It’s Deaf Awareness week, and dogs can be deaf too…
Meet Bella, who was found as a pup wandering the streets in her silent little world. Even after being rescued, the homing process was very confusing for her, and it quickly became apparent that adopter and adoptee needed to help each other adapt to the situation. Her lovely mum tells us:
It wasn’t easy at first, but we quickly noticed she would follow and copy our other two dogs, especially Lexie who she developed a strong bond with from the start. She would also watch our facial expressions and respond to them. It soon became clear we needed to use these expressions, combined with hand signals to communicate with her, much like British Sign Language. She learnt ‘thumbs up’ for being good and a flat hand to stop her.
One of the most important things about having a deaf dog is having the confidence that they will come back when off lead. We were really impressed when she learnt recall – holding my hand above my head then bringing it down to my side. Now, Bella will keep an eye on someone most of the time, but if she gets distracted, Lexie will get her and bring her back. As her confidence has grown, she is more comfortable walking on her own.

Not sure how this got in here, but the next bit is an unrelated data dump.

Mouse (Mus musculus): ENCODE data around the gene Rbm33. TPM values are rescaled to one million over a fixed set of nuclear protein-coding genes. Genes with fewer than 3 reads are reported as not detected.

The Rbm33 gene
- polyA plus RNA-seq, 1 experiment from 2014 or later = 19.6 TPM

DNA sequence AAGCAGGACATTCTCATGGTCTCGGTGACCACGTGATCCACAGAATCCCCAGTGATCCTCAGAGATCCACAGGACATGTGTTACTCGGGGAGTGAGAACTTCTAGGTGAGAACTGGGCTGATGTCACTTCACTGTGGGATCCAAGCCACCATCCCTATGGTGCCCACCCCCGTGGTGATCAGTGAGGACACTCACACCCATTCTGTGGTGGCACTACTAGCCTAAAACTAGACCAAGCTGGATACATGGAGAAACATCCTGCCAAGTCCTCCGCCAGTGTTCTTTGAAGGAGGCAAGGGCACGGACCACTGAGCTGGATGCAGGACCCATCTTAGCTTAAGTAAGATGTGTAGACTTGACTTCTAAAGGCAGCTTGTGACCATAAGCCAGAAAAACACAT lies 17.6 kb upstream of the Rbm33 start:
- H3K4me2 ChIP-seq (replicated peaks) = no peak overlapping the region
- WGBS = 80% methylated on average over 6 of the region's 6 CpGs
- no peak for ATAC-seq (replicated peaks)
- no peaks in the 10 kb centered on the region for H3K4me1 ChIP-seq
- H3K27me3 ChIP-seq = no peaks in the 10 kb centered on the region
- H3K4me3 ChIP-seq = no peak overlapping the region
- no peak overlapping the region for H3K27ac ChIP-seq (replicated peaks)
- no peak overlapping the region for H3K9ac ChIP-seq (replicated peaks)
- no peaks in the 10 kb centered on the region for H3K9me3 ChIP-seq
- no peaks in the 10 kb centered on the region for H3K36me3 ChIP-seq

Bella can be nervous around people and dogs, as would we when meeting a silent stranger – no cheery hello to put you at ease. She can sometimes bark at them, as this is the only form of communication she knows, but she can’t hear herself, so doesn’t understand what she is doing wrong. She does however, respond well to a finger in front of her face asking her to be quiet. Failing that, we remove her from the situation.
The main thing for Bella is when we need her attention and she is not looking at us or is asleep, we have to gently touch her, as she can get startled easily – a silent world can be a scary one sometimes.
Being deaf does not affect her character at all – she is one of the most loving and loyal dogs you could wish to meet. We just wouldn’t be without her.”